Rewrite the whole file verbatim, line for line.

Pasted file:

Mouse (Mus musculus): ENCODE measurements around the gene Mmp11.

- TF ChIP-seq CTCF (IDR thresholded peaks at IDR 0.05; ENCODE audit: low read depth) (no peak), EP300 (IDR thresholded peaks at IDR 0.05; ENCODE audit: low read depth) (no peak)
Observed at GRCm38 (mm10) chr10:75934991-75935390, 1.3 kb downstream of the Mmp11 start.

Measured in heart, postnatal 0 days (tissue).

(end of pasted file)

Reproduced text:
Mouse (Mus musculus): ENCODE measurements around the gene Mmp11.

- TF ChIP-seq CTCF (IDR thresholded peaks at IDR 0.05; ENCODE audit: low read depth) (no peak), EP300 (IDR thresholded peaks at IDR 0.05; ENCODE audit: low read depth) (no peak)
Observed at GRCm38 (mm10) chr10:75934991-75935390, 1.3 kb downstream of the Mmp11 start.

Measured in heart, postnatal 0 days (tissue).